Swiatek and Gauff Advocate for Earlier Matches at Grand Slams

Iga Swiatek and Coco Gauff highlighted the need to start matches earlier at Grand Slams after Novak Djokovic's marathon third-round match concluded early Sunday morning. Both players emphasized that late finishes disrupt recovery and fan engagement, and suggested adopting scheduling limits similar to the WTA and ATP Tours.


Reuters | Updated: 02-06-2024 18:18 IST | Created: 02-06-2024 18:18 IST
Swiatek and Gauff Advocate for Earlier Matches at Grand Slams

Iga Swiatek and Coco Gauff stressed the need to start matches earlier at Grand Slams after defending champion Novak Djokovic came through a marathon third-round clash that ended in the early hours of Sunday morning.

After rain delays forced organisers to wedge another match into Saturday's packed schedule, Djokovic was taken all the way by Lorenzo Musetti but fed on the crowd's energy to prevail in the latest ever Roland Garros finish at a little past 3 a.m. A few hours later, Swiatek romped to a 6-0 6-0 victory over Anastasia Potapova in 40 minutes and said late finishes were not ideal for fans or players.

"It's not easy to play and it's not like we're going to fall asleep one hour after the match. Usually, it takes us four hours to even chill and you need to do recovery, media. It's not like the work ends when the match point (is won)," Swiatek told reporters. "I was always one of the players that said that we should start a little bit earlier. Also, I don't know if the fans are watching these matches if they have to go to work next day or something when the matches are finishing at 2 or 3 a.m."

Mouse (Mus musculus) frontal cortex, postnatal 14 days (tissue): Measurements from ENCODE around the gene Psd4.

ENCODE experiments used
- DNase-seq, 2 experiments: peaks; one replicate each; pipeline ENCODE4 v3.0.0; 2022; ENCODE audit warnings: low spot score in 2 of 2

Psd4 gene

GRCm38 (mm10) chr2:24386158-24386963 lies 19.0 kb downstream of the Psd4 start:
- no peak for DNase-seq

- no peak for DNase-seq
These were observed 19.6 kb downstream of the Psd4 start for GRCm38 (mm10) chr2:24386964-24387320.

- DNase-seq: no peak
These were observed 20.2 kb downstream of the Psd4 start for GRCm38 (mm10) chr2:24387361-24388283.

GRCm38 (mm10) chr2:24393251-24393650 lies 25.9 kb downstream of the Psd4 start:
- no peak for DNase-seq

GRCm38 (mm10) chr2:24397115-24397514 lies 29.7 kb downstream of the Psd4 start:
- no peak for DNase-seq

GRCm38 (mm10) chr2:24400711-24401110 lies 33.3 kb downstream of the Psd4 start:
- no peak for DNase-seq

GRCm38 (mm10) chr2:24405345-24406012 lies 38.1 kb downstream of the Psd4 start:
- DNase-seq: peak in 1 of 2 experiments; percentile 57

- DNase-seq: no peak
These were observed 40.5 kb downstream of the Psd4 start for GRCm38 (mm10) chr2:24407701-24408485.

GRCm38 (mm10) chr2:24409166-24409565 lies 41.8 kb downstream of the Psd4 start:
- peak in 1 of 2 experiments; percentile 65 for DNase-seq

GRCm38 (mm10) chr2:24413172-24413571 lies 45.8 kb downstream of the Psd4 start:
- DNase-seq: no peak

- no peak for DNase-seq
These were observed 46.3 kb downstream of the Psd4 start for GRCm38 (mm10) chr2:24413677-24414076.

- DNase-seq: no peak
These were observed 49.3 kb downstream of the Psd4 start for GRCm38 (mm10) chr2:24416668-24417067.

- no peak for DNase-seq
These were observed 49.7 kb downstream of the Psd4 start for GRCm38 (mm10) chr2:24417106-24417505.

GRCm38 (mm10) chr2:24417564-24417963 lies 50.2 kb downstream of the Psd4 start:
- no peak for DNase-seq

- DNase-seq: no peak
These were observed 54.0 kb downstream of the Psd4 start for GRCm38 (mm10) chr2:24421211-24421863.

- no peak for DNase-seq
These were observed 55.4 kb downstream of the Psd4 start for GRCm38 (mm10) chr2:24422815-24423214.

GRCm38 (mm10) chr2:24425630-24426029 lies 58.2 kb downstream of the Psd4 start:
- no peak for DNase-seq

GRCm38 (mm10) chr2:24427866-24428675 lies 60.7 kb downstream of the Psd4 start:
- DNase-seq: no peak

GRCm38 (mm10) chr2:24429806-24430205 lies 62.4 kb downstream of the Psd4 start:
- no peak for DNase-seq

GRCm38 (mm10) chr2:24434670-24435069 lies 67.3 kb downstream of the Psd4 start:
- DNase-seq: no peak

Former Roland Garros runner-up Coco Gauff echoed Swiatek's comments. "It may be not fair for those who have to play late, because it does ruin your schedule. I've been lucky, I haven't been put in a super late finish yet," said Gauff, who beat Elisabetta Cocciaretto 6-1 6-2 in an hour on Sunday.

The WTA and ATP Tours made a joint announcement this year limiting the number of matches that can be scheduled on a court in an evening session and banning contests beginning after 11 p.m. in the interests of player welfare. Gauff said it was an idea that the Grand Slams could look into as well.

"Maybe if a match is going long, possibly moving courts," Gauff added. "I know it's tough because, especially here, it's only one night match, and people paid for those tickets. "It's a complicated thing, but I think for the health and safety of the players it would be in the sport's best interest to try to avoid those matches finishing -- or starting after a certain time.

"Obviously, you can't control when they finish." Scheduling issues often impact the Australian Open, French Open and U.S. Open, where tickets are sold separately for day and evening sessions. Wimbledon is limited to finish by 11 p.m. local time due to a curfew.

(This story has not been edited by Devdiscourse staff and is auto-generated from a syndicated feed.)

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